Dr Katharine Halliday, President of the Royal College of Radiologists, said: “For a patient with cancer, every day counts. Quicker diagnosis means less invasive treatments, better recovery and better outcomes.

“Expanding direct access to diagnostic scans across all GP practices is welcome, but GPs aren’t radiologists and as scans become ever more complex, it’s essential that GPs are able to book the right scan, avoiding costly repeat scanning and devastating delays in treatment.

“We developed the iRefer Clinical Decision Making System to enable GPs to book the right scan first time, speeding up diagnosis and saving patient lives, as well as saving money and time. We wholly welcome today’s announcement, the positive impact it will have for patients and any pressure reduction for our stretched radiology departments”.

Louise Ansari, National Director of Healthwatch England, added: “People tell us that when they experience unnerving symptoms they need quicker and easier access to diagnostic tests to either give them reassurance that nothing is wrong or spot problems early so they can have a treatment plan put in place.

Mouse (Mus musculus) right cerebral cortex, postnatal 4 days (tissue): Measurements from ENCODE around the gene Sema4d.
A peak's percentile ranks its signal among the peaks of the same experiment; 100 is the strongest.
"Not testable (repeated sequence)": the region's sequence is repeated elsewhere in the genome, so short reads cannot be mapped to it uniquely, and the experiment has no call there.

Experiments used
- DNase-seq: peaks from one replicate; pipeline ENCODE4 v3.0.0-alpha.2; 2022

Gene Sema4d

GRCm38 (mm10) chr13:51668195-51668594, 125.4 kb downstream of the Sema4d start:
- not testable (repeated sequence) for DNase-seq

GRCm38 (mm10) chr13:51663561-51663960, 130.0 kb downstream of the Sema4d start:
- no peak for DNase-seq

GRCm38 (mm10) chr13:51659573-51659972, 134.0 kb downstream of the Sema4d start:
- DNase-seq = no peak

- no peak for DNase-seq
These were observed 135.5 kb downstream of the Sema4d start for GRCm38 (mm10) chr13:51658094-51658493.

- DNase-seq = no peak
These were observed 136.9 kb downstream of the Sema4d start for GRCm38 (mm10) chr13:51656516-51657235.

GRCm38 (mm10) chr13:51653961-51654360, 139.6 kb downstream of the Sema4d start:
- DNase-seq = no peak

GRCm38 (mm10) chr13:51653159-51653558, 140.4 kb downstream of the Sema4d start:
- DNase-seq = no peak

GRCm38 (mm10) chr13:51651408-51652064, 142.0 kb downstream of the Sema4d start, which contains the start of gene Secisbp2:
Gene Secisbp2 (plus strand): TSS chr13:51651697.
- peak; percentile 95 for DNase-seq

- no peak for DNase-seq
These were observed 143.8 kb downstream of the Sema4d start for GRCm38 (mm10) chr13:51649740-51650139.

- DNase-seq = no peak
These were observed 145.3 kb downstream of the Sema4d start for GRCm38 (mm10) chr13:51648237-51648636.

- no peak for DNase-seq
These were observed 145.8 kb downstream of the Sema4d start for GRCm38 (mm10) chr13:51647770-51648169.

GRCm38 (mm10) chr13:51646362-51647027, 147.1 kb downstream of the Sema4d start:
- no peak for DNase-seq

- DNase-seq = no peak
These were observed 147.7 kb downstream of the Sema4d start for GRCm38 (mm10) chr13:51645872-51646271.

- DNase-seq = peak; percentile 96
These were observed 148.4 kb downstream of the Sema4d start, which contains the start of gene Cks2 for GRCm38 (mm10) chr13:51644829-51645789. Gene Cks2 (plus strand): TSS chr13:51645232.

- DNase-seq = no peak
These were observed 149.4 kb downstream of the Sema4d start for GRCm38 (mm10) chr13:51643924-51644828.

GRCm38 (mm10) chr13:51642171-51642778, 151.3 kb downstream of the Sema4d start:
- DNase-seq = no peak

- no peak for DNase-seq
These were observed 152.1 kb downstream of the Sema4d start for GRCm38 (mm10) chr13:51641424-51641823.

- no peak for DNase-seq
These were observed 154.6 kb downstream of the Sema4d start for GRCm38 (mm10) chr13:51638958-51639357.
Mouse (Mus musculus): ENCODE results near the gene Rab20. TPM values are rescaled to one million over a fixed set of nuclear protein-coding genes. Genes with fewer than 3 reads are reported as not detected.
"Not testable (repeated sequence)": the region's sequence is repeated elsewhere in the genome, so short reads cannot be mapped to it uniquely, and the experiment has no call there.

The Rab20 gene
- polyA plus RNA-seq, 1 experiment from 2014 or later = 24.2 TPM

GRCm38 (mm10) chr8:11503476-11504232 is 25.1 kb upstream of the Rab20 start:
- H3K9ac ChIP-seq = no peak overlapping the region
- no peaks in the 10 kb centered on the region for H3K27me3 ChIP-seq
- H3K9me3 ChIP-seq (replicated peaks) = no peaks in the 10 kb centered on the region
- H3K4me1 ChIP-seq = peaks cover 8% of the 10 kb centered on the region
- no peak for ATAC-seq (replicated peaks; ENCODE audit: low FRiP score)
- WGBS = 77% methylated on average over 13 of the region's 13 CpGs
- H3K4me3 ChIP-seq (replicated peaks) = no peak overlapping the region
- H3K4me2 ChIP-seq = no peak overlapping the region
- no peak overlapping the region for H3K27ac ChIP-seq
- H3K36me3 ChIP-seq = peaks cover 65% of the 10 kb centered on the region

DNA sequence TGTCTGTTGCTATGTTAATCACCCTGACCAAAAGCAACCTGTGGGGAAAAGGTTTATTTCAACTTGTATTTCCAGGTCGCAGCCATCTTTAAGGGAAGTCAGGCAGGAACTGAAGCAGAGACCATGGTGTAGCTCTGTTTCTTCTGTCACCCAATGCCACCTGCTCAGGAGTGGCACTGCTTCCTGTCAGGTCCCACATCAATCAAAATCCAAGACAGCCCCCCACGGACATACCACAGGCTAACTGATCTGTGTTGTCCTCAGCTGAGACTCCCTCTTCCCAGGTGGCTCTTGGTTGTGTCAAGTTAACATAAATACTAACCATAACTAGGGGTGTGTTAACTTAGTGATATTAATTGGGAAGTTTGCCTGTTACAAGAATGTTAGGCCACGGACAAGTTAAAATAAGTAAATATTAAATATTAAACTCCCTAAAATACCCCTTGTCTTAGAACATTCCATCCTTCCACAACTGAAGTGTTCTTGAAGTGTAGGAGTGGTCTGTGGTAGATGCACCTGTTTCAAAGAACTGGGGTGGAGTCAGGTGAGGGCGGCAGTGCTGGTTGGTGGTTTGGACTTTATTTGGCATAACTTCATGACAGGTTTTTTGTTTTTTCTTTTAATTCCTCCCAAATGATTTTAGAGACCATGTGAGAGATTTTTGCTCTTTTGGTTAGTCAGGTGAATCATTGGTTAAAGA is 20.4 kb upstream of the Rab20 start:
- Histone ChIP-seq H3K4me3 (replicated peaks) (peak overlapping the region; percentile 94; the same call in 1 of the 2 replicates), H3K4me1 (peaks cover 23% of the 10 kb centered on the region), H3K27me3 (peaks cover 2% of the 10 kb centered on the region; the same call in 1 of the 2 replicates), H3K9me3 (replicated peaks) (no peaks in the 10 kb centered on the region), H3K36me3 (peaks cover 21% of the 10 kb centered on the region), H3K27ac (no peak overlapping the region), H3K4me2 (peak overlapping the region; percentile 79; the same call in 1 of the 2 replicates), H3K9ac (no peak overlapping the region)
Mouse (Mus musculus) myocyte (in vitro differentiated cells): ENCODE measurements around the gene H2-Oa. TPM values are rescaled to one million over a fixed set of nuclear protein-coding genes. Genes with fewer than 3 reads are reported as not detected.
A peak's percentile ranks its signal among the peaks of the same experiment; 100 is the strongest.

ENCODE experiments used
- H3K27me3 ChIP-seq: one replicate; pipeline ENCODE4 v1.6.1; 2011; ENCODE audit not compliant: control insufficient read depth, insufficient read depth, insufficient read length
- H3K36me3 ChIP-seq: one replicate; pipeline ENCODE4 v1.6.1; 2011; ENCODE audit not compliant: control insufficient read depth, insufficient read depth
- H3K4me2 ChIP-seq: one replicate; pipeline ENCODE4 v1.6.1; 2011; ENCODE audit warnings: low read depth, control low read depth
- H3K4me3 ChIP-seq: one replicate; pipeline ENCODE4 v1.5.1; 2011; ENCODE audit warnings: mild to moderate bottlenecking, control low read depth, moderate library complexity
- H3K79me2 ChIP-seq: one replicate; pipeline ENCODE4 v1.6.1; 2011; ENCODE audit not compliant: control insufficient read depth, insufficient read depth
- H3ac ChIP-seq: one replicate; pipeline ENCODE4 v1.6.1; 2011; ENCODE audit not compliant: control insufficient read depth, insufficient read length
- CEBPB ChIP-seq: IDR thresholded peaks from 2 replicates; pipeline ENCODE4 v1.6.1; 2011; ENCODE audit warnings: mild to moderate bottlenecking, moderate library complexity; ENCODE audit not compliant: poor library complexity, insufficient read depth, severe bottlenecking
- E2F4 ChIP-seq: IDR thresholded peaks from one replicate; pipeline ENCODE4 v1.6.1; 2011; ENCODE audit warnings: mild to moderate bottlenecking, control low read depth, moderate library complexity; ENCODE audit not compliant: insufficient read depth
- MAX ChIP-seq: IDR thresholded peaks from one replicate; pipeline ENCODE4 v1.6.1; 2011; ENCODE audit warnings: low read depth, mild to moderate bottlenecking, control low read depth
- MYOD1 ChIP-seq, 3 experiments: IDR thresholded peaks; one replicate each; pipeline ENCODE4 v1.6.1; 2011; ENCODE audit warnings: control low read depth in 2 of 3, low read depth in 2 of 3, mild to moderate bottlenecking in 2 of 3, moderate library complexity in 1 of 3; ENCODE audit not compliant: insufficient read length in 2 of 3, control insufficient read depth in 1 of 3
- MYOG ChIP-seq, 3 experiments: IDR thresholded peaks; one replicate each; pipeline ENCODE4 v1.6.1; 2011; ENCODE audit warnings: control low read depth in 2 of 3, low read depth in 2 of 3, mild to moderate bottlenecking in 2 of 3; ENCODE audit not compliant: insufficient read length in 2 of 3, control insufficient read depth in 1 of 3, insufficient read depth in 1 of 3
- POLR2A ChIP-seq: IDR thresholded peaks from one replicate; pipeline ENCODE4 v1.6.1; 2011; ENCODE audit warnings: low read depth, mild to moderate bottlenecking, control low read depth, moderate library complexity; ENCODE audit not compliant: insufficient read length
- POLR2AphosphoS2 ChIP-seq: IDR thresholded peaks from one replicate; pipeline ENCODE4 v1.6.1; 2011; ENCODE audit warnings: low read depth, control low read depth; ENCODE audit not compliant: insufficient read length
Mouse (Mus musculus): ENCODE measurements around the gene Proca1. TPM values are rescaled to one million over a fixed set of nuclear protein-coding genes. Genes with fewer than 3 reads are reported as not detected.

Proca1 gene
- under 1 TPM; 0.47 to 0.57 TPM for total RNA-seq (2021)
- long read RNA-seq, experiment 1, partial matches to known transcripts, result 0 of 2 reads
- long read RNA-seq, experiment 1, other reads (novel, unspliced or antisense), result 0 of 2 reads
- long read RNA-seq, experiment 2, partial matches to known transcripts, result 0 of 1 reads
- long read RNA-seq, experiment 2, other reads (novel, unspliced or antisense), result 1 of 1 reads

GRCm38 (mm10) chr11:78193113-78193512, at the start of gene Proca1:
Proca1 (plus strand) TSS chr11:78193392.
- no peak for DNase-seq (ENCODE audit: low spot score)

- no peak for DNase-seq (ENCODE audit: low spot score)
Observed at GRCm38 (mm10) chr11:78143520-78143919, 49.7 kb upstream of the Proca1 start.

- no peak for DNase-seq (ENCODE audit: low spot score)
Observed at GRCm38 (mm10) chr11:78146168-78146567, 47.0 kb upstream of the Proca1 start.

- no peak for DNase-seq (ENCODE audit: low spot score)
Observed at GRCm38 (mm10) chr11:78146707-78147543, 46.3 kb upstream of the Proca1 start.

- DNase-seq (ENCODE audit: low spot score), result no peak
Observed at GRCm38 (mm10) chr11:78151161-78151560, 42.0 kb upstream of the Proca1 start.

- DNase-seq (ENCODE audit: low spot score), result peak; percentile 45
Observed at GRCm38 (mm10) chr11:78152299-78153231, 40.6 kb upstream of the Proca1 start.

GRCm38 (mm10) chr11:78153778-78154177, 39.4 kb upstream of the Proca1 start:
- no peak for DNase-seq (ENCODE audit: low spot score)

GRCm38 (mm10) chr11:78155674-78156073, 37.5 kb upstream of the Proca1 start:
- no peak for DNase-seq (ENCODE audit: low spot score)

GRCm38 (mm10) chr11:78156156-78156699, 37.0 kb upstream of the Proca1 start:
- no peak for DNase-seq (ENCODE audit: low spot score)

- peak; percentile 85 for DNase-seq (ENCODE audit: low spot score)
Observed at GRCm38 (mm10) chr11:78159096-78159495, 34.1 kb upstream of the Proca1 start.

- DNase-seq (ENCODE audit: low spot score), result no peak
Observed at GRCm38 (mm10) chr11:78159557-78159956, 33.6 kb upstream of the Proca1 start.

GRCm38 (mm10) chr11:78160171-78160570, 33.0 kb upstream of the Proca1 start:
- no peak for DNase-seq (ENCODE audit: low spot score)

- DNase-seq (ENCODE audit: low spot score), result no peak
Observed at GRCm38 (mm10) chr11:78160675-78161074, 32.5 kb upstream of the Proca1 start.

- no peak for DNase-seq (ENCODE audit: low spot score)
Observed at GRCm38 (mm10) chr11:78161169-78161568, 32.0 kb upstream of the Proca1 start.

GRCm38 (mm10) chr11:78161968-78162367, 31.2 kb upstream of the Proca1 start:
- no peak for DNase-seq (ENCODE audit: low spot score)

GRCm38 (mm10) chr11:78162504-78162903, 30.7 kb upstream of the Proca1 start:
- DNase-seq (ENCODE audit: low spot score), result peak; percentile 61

“This new initiative will give every GP practice in the country much greater flexibility in what tests and scans they can order for their patients.

“Ultimately, we hope this will help diagnose people who have cancer as early as possible, leading to better quality care and better long-term survival rates”.

While Phase 1 of the scheme will deal with urgent cancer referral pathways, Phase 2, which will be built up in 2023/24, will include a wider range of tests which will involve dialogues with GPs, integrated care boards and key stakeholders.

As part of the NHS Long Term Plan, the NHS committed to diagnosing three in four cancers at stages one or two by 2028.

Record numbers are being referred for cancer checks and the number of people receiving cancer treatment also continues to be high, with well over 27,000 people starting cancer treatment in August.